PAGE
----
A valuable Bible has been stolen from the Oakland Public Library, and Agent Bay, Library Marshal, along with his team of highly capable Library Police, is on the job.
“To summarize, we’re basically dealing with three concentric locked-room mysteries,” says Agent Bay. He must find who stole the book and how they did it, and do it all before the book can be sold on the “grey market.” To do this, Agent Bay uses an ice cream truck as a surveillance van, has access to Apache helicopters, and an ALA (American Library Association) Profiler who can provide such obscure details as the appearance of the suspect’s hands and samples of bookbinding scents. When the suspect leaves a single eyebrow hair at the scene of the crime, the Library Police even know what books she has checked out: “We know from her hair to lookup vegan cookbooks too.”
After a no-nonsense beginning, Agent Bay shoots one of his team members in the chest (he’s wearing a bullet-proof vest) so he can use the backwards momentum to position himself behind the bad guy, just in time to snuff the match that would have destroyed a pile of books.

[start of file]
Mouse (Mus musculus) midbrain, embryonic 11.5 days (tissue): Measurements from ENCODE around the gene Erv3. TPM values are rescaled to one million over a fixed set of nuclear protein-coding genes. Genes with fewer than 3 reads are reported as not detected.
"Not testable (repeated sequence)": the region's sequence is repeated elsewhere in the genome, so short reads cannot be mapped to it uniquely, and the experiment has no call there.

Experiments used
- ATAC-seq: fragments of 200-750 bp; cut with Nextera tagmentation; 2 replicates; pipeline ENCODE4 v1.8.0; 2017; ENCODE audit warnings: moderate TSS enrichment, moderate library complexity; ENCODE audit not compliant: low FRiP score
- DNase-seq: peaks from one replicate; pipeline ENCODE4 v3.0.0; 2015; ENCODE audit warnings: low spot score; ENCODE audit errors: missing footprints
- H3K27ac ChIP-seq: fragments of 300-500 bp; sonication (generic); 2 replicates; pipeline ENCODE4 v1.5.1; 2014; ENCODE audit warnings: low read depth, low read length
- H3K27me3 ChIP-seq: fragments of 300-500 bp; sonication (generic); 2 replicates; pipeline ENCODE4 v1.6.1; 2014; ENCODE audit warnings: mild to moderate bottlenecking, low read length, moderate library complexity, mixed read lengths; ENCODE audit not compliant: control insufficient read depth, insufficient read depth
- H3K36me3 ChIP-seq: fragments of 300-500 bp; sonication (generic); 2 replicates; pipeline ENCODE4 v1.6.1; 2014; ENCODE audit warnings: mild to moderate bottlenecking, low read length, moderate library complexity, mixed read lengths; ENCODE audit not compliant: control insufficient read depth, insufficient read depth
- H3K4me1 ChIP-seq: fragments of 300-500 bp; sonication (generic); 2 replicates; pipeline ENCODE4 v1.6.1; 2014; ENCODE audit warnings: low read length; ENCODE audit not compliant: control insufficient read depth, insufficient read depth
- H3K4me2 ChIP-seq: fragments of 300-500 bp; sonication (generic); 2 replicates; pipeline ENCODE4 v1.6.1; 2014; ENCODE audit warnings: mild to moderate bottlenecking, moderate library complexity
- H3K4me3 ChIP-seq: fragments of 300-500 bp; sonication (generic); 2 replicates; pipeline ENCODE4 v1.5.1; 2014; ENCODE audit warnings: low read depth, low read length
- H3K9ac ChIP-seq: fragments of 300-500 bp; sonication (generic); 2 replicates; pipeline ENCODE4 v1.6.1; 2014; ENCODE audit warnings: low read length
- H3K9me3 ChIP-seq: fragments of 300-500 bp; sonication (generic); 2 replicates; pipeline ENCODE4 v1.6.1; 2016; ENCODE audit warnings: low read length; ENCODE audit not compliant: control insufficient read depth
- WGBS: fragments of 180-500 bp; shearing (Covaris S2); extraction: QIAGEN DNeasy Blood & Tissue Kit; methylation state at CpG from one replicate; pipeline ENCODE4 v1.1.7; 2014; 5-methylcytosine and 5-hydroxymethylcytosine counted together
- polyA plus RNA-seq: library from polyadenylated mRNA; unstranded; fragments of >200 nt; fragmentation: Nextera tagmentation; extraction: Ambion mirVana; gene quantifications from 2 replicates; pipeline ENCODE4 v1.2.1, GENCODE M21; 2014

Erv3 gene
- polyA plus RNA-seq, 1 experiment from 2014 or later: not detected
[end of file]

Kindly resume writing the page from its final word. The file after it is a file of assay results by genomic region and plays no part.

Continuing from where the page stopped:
This kind of inventive bloodshed, along with the high technology required to apprehend the immediate threat of a professional book thief, showcases the subtle and delightful humor inherent in Bookhunter.
In addition to the curt dialogue and straight-forward plot, Shiga uses seemingly casual brush strokes to convey great detail. Action scenes that would leave a lesser artist with awkward drawings instead shine with life under Shiga’s hand. His characters have a very human cunning about them, which helps make his style so distinct.
Rife with card-catalogue file action, radioactive dye and fission track dating, the question of reading Bookhunter, whether a fan of books, libraries, or secret missions, is solved.